Jesus stresses in many other instances understanding the living and the dead, and the relationship between the living and the dead and that one should not focus simply on the dead but appreciate the living Word which is before them, and which is the message they take in in order to become living themselves. A steady theme is the overlapping equation of Jesus, his message, life, and the Father. Each part in some way relates to another. But ultimately salvation for the Gnostic is not being saved by the act of another, salvation is recognizing death, seeking life through that recognition, and coming alive by embodying the Word and therefore becoming the same as the Word and therefore an expression of the Father. 

Salvation is the knowledge that we may uncover Truth and conquer death. 

In modern magic a key component of this is developing a relationship with the Holy Guardian Angel. In some ways Jesus's experience in the desert, like Moses's experience on Mt. Horeb, has a lot of similarity to encountering one's Holy Guardian Angel. Jesus continues this exploration further in the Pascal narrative with the Gethsemane. Jesus slowly uncovers and accepts his Will even if there are moments which are blinding flashes, not unlike the experience of a mystic or magician. Much of Lent suits itself to communing with the Holy Guardian Angel, which would reflect the Pentacostal imagery of initiation and the reception of the Holy Spirit, it is similarly hinted at in Christ's baptism, and of course his struggles in the desert and at Gethsemane to understand and accept who he is and what his calling is. But outside of the mythos, the ritual narrative plays this out for us as well. 

We burn away what we aren't as we seek to commit to what we are. This is the commitment we make when we seek the angel ardently for the purpose of making a firm commitment to on going communion. The angel speaks to us, and pours out the bubbling stream which changes and anoints us. The angel leads us through our Gethsemane moments, to Triumph through our own Golgatha and understand the light within ourselves.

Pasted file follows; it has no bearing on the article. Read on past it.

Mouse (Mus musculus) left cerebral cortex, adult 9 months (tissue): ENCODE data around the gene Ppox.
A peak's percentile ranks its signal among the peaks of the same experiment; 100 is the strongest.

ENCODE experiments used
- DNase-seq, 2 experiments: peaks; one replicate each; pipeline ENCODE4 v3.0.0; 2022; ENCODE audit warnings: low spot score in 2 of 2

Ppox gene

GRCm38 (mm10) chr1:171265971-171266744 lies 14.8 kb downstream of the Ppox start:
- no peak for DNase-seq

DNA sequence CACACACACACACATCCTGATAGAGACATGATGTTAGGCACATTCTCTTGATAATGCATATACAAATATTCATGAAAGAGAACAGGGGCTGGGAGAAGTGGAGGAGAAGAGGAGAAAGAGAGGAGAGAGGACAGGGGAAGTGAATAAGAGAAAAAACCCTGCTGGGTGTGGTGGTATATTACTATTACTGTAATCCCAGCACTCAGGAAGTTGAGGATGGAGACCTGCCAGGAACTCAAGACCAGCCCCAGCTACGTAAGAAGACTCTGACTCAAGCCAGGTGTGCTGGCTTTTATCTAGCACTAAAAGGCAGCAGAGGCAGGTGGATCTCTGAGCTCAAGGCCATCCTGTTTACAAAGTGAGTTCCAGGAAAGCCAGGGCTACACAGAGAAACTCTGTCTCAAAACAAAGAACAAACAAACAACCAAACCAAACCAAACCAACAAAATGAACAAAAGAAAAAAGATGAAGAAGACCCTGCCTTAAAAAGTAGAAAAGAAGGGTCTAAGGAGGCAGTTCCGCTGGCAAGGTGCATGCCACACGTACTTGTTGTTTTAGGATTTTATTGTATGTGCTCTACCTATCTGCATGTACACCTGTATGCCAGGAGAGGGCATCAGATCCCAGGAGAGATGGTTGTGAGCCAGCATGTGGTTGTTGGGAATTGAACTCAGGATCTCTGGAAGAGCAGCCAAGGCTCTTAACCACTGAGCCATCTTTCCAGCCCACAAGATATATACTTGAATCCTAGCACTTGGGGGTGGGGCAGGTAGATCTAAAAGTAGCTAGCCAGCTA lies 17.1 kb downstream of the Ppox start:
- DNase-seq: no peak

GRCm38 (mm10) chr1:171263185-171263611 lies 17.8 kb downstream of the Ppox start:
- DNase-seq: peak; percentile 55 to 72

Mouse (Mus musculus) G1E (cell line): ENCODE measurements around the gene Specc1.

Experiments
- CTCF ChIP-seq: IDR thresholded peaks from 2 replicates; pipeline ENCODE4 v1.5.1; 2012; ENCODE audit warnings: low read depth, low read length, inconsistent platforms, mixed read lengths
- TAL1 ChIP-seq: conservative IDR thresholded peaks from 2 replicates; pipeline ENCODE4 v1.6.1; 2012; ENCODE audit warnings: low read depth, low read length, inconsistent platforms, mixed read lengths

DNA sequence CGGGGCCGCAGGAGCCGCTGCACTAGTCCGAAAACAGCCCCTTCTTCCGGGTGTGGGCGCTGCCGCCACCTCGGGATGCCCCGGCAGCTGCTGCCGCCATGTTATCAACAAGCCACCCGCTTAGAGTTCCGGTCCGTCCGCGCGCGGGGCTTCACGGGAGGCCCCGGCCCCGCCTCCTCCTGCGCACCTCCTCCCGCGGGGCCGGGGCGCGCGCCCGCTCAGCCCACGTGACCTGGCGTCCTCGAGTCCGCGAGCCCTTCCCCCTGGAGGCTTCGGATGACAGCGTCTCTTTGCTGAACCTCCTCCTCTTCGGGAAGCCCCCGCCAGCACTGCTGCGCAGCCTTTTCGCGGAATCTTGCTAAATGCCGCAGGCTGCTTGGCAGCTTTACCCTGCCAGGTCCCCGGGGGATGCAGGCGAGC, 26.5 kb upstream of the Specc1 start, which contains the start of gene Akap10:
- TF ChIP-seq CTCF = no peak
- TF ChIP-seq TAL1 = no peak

Ultimately this is the crowning moment of Lent. Not the joy of the resurrection, but the dark moment in which man can lose himself to distraction and terror or in which he can know that he is a child of the Light and that the light resides within him and is with him even in those moments in which we are most alone. As Jesus dies the veil of the Holy of Holies is torn asunder. The imagery calls to mind the leader of the Sanhedrin tearing his garments in protest as if God angrily shakes his temple and tears apart a symbol of His sacred presence in protest of his son's death. 

But this isn't what's happening at all. 

The veil kept people away from the adytum. The people couldn't directly experience God. But God became a man. In fact, God became man so hard that he died, an excruciating death, full of embarrassment, shame, fear, pain, and sin...so...much...sin, that you couldn't ever imagine having the weight of guilt, anxiety, self doubt, and confusion that God experienced. In that moment of death God is so infinitely human that the entirety of the experience of God is held within the experience of Man. God is ultimately alone in the darkness in a way which is the opposite of his infinite nature (which is likewise alone in the darkness), Which is what we are by virtue of being human. But here we see the divinity in that experience because here, for a moment, God is drawn into the lowest expression of our existence and therefore is closer to us than any other time. 

In a Liturgical sense the Roman Catholic Church recognizes this as the death of the Church. It is often explained that since Jesus is dead, and the Church exists as his Bride than she has no existence in that time that he is in Hell. But more than the Bride of Christ, the Church is an intermediary between Man and Christ, between Man and God. The intermediary dies because God is so deep in the muck with us that there is nothing to mediate anymore. We're there together alone in the darkness, and we just have to open up and realize the Light. 

We have to burn the Palms.